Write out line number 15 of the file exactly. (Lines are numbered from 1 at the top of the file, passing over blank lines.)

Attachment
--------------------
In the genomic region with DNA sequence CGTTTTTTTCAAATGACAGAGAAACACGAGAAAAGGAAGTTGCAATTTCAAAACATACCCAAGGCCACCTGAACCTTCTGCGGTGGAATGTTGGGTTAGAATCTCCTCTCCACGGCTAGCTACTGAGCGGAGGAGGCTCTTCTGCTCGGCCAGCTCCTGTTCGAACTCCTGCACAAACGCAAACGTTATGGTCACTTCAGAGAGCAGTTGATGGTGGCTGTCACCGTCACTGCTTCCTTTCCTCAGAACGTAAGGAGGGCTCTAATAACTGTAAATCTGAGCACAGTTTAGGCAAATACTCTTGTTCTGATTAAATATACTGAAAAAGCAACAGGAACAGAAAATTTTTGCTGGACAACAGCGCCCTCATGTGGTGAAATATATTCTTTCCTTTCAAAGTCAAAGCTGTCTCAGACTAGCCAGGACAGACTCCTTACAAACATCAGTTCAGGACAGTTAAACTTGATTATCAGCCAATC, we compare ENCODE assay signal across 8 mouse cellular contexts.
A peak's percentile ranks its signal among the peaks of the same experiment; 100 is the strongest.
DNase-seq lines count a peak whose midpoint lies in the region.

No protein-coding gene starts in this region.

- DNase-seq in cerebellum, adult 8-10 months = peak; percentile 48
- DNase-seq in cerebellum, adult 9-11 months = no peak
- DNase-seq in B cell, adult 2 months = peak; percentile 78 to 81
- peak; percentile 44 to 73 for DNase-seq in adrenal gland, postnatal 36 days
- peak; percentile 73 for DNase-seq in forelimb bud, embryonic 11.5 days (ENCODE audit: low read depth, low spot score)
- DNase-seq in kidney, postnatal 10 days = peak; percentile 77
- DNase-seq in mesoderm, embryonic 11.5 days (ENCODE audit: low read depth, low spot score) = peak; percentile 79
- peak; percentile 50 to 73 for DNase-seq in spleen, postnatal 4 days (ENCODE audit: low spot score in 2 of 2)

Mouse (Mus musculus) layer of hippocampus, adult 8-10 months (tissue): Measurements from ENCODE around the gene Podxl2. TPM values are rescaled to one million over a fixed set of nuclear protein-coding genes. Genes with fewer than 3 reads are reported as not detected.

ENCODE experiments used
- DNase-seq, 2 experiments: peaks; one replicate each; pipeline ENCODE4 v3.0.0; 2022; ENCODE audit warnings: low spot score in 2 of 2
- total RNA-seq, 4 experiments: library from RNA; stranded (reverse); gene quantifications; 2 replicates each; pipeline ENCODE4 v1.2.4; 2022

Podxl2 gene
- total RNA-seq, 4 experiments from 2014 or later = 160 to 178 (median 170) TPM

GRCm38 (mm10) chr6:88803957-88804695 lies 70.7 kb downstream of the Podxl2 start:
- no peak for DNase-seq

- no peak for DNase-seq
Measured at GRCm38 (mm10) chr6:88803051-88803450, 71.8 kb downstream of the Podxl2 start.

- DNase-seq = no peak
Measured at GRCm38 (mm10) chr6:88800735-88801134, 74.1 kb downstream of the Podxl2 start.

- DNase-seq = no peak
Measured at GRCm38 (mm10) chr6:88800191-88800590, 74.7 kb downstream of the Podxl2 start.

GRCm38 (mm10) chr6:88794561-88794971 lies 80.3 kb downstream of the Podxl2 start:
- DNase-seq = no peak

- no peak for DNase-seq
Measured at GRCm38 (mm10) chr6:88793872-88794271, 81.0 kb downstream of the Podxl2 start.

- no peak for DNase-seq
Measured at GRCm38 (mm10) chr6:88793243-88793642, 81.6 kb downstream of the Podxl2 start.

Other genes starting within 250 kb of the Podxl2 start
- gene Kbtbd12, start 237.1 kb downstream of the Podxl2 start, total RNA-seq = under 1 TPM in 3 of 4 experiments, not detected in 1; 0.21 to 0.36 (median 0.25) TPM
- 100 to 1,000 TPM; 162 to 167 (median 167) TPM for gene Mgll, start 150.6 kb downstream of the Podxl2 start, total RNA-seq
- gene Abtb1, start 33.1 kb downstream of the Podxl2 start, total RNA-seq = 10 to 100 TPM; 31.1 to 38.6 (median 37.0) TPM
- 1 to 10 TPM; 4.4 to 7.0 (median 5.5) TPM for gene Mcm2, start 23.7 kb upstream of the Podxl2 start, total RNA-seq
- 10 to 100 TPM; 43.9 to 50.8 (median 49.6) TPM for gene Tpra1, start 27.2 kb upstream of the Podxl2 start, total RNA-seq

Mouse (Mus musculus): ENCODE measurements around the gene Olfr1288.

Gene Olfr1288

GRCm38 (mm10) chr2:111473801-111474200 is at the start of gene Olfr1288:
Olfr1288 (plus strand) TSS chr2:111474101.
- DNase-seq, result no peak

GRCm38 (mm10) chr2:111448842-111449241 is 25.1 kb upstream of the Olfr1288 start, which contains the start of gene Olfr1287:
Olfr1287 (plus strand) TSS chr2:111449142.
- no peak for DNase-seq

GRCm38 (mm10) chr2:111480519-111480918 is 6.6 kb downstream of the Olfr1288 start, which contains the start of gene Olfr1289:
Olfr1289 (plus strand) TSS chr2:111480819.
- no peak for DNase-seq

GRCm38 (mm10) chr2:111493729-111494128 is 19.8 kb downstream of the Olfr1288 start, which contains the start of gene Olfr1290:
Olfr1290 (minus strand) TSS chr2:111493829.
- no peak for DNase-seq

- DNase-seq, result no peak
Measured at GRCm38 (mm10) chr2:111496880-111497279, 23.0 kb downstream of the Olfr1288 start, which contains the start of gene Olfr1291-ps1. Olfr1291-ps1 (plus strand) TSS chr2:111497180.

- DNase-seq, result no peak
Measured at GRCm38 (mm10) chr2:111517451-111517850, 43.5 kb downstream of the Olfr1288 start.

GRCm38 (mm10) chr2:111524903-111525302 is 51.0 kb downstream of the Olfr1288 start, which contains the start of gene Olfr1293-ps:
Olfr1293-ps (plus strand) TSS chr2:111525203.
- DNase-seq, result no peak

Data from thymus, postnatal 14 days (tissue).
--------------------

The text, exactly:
- DNase-seq, 2 experiments: peaks; one replicate each; pipeline ENCODE4 v3.0.0; 2022; ENCODE audit warnings: low spot score in 2 of 2